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    I will try to get clarity on what is being asked. I will post examples once I get the response.
     
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  7. Golfman25

    Golfman25 Well-Known Member

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    Good luck. I wouldn't expect him to know the details. But anything you list on a control plan has to have an MSA associated with it. So it sounds like that is what he is looking for. How you do the MSA will be open for interpretation and confusion.

    The answer to your question may be Chpt 3, sec c of the MSA book -- Attribute measurement system study.
     
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  8. S1D3K1CK

    S1D3K1CK Member

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    Thank you! I will look this up in the standard after the audit is completed. With me and my quality team having only OJT training, issues like this become a problem. I always appreciate the feedback I receive from this platform.
     
  9. Andy Nichols

    Andy Nichols Moderator Staff Member

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    I concur that the MSA study should be an attribute study. The whole thing is predicated on the ability of a wrench to meet a minimum torque value, repeatably. Be sure to prepare the materials carefully, since torque is subject to a number of influences which aren't present in simple attribute gauging, for example.
     
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  10. Miner

    Miner Moderator Staff Member

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    There are a lot of people out there that will disagree with me, but I would argue that you should not be doing an MSA on a torque wrench. A torque wrench is not a gage, it is a process. You set the process parameter at a specified torque level and the process provides an output of torqued fasteners. A capability study of that output is definitely warranted. A torque analyzer is a gage and would warrant an MSA, but not the wrench.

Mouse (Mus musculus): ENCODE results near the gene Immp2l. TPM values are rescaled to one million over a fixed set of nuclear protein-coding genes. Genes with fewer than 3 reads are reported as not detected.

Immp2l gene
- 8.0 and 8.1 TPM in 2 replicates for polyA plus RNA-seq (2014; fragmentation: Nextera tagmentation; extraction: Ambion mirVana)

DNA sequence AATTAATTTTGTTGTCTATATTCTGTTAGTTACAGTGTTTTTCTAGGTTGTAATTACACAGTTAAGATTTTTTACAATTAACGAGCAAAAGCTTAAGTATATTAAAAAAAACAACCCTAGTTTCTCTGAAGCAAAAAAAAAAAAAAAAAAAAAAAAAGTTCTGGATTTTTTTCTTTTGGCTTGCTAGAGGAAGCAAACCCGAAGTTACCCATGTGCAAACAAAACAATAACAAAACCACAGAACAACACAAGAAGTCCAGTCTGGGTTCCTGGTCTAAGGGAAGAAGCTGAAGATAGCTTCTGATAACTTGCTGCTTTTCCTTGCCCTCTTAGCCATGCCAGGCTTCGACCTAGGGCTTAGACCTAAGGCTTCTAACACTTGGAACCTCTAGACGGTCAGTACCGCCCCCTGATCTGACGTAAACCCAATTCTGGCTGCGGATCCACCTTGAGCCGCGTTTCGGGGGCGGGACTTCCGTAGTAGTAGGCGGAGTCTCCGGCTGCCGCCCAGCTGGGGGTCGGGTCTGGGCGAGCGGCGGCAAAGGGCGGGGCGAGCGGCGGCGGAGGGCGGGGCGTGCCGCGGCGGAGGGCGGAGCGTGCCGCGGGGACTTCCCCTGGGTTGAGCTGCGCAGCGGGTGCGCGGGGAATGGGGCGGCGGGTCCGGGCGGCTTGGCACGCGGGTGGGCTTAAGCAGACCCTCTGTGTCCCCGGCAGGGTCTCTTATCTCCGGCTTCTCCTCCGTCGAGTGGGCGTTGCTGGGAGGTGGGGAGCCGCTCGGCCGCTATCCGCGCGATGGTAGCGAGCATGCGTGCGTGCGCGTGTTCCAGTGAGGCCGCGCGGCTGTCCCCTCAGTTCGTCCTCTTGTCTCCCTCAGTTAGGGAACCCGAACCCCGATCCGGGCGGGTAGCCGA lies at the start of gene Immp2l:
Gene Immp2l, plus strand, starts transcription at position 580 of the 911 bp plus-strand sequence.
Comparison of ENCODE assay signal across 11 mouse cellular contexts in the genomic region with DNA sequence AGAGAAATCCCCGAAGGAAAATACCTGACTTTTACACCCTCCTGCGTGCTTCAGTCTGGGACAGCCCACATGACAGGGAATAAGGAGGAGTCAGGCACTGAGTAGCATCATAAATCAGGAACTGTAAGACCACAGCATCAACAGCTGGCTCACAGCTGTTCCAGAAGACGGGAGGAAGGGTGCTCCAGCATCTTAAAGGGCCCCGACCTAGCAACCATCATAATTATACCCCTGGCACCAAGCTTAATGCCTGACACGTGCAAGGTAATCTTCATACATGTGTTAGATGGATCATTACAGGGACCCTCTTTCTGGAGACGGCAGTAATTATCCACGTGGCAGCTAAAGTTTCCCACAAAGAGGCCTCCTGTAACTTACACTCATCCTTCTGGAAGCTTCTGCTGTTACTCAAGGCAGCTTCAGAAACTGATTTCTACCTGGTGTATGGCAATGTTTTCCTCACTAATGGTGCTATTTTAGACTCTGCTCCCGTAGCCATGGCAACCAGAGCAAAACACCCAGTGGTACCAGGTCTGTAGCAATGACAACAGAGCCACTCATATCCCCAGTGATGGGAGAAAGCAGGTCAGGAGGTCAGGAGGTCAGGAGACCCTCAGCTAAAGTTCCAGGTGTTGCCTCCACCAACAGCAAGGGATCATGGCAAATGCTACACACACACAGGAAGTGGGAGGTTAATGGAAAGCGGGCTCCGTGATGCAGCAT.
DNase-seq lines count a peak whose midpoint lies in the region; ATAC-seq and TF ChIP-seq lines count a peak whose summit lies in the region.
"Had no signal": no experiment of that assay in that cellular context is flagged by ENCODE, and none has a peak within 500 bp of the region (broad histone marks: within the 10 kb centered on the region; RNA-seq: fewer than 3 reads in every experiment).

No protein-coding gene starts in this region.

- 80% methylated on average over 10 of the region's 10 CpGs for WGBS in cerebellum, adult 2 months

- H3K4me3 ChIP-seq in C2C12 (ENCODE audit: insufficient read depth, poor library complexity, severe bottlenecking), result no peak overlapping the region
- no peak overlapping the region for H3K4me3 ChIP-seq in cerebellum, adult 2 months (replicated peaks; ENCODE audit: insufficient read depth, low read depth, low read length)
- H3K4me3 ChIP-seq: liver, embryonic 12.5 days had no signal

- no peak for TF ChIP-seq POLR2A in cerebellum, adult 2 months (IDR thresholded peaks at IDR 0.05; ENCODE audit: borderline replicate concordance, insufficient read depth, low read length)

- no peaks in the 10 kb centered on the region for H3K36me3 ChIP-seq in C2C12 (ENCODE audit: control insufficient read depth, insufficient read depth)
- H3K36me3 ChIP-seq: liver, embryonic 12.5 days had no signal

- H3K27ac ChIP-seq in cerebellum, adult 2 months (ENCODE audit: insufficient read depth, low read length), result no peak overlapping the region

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  11. Andy Nichols

    Andy Nichols Moderator Staff Member

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    I'm TOTALLY with you, Miner. I have long worked from this position (especially as a Mechanical Engineer) however, everywhere I look, I find "calibration" and "torque wrench" uttered in the same breathe.
     
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  12. S1D3K1CK

    S1D3K1CK Member

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    I also agree. I feel a torque wrench would fall into the category of "Attribute Gage R&R". It really wouldn't need "calibration" per se, more like a "verification", to a torque analyzer, as you stated. Which I never fully understood, because a torque wrench has moving parts that can be replaced. I can see where the Auditor mentioned needing an MSA for torque wrenches, because it is stated in our control plan that we use a torque wrench on specific hardware and because it is a CSR for 'most' of the assembled hardware. But I think and Attribute Gage R&R would cover this.